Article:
Then we have a before routine, to handle the player putting things in the dumbwaiter. As you already know from previous tutorials, a before routine can react to the actions the player types. It can also react to actions performed in code, like <Search self>; . Additionally, some actions issue “fake actions”. A fake action is an action which doesn’t have an action routine, and there is no grammar pointing to it. These are the fake actions that PunyInform can issue:

  • The ##Insert action issues a ##Receive fake action to the object the player tries to put something in. While this fake action is happening, the global variable receive_action has the value ##Insert.
  • The ##PutOn action issues a ##Receive fake action to the object the player tries to put something on. While this fake action is happening, receive_action has the value ##PutOn.
  • The ##Take action issues a ##LetGo fake action to the object the player tries to remove something from.
  • The ##ThrowAt action issues a ##ThrownAt fake action to the object the player tries to throw something at.
  • The ##Go actions issues a ##Going fake action to the location where the player is about to go.

So e.g. when the player types “put banana in box”, the banana can react to the ##Insert action, and the box can react to the ##Receive action. In the game we’re writing, this is what we do whenever the player tries to place something in the dumbwaiter:

  • If the noun isn’t the spaghetti, it’s simply denied – we print a message and return true.
  • We print that the player puts the spaghetti in the dumbwaiter.
  • We check the temperature of the spaghetti, divided by six. (Any remainder is thrown away)
  • If it’s less than 2, it’s too cold. The player will need to heat the food more.
  • If it’s more than 2, it’s too hot. The player is fired and the game ends.
  • Since at this point it has to be two, we note that the player has indeed served Mrs. Morris a satisfactory meal (by setting f_served_meal to true), and can now go home. We also remove the spaghetti from the game, and print a message.
  • Note that regardless what happens, we always return true, thus blocking the action. This means nothing actually ends up in the dumbwaiter. While we may print that the player puts the spaghetti in the dumbwaiter, we don’t actually have to do it.

The microwave oven, part 1

PunyInform code part 5

The microwave oven is a pretty complicated object. Here we see the first part, and the second and third parts are in the next images. There’s also a timer for the oven, which comes later.

First, we want to tell the player about the oven in the room description. While there are specific properties like when_open and when_closed, there’s always the more generic describe, and this seems more suitable here, since not only do we want to say if the oven is open or closed, but also if it’s on or off and what’s inside it. We end this routine with an action in double angle brackets on line 95. This means “perform this action, and then return true”. Since the describe routine returns true, the library knows we’ve described the micro, and it won’t bother with listing it in the room.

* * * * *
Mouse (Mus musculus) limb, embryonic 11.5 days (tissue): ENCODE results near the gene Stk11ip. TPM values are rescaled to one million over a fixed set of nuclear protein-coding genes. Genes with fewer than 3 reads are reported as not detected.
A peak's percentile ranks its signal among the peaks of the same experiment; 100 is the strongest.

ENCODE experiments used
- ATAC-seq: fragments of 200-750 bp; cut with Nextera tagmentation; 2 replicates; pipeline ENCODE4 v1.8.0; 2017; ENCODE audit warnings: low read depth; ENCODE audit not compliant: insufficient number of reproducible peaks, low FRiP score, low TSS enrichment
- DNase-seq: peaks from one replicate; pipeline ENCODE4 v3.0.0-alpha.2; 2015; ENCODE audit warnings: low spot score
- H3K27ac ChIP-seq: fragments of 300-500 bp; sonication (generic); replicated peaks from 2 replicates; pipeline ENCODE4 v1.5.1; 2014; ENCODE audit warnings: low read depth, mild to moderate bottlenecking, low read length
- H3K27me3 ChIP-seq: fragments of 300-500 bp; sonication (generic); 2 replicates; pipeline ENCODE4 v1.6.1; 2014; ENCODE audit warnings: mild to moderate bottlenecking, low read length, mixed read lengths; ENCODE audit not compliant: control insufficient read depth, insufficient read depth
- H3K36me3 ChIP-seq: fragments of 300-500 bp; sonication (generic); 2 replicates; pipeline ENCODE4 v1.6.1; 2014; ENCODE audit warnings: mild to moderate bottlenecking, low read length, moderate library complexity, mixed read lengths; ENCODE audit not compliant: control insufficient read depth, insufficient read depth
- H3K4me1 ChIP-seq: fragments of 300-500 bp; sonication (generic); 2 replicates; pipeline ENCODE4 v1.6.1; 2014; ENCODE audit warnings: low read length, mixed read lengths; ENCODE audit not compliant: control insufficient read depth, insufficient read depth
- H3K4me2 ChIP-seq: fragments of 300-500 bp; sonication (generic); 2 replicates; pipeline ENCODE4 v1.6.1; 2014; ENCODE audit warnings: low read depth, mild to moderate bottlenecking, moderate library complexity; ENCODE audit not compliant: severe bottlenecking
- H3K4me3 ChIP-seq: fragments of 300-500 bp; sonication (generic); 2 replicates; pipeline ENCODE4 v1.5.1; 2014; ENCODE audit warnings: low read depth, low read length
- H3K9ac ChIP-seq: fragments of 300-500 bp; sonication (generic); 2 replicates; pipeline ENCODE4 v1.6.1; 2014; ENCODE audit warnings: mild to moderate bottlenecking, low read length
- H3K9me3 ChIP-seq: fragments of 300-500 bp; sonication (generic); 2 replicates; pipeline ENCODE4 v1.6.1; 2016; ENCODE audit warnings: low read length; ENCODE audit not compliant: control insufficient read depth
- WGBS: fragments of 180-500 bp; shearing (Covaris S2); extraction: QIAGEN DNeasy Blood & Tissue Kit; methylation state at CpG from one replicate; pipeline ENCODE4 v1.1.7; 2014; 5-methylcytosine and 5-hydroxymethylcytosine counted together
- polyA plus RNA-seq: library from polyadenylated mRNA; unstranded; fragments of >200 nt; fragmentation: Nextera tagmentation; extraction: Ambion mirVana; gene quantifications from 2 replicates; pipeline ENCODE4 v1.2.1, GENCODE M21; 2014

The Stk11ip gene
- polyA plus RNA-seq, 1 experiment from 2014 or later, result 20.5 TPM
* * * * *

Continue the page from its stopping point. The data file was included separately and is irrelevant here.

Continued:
Then comes the before routine, which reacts to the ##SwitchOn action. If the oven is already on, we don’t need to react. The action routine will tell the player the oven is already on, and that’s just the way we want it. Therefore we return false. Now, if the oven is off and open, it can’t be turned on. Same thing if it’s off and closed but the timer hasn’t been set. In these cases, we print a message and return true.

The microwave oven, part 2

PunyInform code part 6

Now it’s time for an after routine. If ##SwitchOn wasn’t stopped in the before routine, and the ##SwitchOn action routine didn’t see any reason why the player shouldn’t be allowed to switch the oven on, we will start the oven’s daemon using the StartDaemon() routine.

A daemon is a routine attached to an object using the daemon property. It can be started with StartDaemon(object)and stopped with StopDaemon(object). By starting a daemon, you indicate that you want it to run at the end of each turn until you stop it again. It will run regardless if the player is near the object or not. In this case, we use a daemon to heat food. Even if we had other rooms the player could explore, and the player left the kitchen, the oven should keep heating any food that’s in it for as long as the oven’s timer is set for.

Back to the after routine. In line 108-109, we react to ##SwitchOff by stopping the oven’s daemon.